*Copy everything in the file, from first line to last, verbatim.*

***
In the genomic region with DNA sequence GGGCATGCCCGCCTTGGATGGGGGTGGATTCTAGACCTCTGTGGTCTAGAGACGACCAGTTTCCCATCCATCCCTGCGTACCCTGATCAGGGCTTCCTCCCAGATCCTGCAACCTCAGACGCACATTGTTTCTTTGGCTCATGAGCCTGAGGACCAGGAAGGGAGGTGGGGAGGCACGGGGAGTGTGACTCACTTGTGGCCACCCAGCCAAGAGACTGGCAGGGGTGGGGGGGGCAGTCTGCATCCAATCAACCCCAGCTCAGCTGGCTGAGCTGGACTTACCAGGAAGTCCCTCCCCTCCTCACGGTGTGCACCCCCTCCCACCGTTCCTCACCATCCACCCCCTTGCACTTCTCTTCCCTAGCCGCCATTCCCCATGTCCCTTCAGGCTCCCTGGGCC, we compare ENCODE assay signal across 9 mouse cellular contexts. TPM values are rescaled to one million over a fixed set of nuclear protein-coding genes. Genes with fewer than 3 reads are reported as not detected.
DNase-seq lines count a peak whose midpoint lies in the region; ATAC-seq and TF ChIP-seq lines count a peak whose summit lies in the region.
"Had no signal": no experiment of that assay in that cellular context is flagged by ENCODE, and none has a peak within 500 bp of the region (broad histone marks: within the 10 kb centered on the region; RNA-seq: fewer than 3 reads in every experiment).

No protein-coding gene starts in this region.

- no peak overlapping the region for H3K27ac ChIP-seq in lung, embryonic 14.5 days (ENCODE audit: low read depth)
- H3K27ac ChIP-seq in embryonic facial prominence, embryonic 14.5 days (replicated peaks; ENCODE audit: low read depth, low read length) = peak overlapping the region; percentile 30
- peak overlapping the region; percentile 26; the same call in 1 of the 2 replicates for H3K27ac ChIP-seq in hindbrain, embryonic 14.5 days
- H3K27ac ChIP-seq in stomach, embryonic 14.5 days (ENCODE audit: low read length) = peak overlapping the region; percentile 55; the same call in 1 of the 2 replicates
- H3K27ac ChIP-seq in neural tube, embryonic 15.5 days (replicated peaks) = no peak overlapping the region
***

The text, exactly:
In the genomic region with DNA sequence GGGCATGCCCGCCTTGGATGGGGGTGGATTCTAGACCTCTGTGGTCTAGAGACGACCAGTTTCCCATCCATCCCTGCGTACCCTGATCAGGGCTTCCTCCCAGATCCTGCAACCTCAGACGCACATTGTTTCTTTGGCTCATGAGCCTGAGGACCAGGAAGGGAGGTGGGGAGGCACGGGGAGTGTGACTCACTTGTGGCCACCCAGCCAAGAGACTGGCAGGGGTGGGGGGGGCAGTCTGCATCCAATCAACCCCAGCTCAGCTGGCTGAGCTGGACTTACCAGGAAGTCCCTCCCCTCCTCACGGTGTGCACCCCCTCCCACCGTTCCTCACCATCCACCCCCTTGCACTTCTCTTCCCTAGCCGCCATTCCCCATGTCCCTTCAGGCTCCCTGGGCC, we compare ENCODE assay signal across 9 mouse cellular contexts. TPM values are rescaled to one million over a fixed set of nuclear protein-coding genes. Genes with fewer than 3 reads are reported as not detected.
DNase-seq lines count a peak whose midpoint lies in the region; ATAC-seq and TF ChIP-seq lines count a peak whose summit lies in the region.
"Had no signal": no experiment of that assay in that cellular context is flagged by ENCODE, and none has a peak within 500 bp of the region (broad histone marks: within the 10 kb centered on the region; RNA-seq: fewer than 3 reads in every experiment).

No protein-coding gene starts in this region.

- no peak overlapping the region for H3K27ac ChIP-seq in lung, embryonic 14.5 days (ENCODE audit: low read depth)
- H3K27ac ChIP-seq in embryonic facial prominence, embryonic 14.5 days (replicated peaks; ENCODE audit: low read depth, low read length) = peak overlapping the region; percentile 30
- peak overlapping the region; percentile 26; the same call in 1 of the 2 replicates for H3K27ac ChIP-seq in hindbrain, embryonic 14.5 days
- H3K27ac ChIP-seq in stomach, embryonic 14.5 days (ENCODE audit: low read length) = peak overlapping the region; percentile 55; the same call in 1 of the 2 replicates
- H3K27ac ChIP-seq in neural tube, embryonic 15.5 days (replicated peaks) = no peak overlapping the region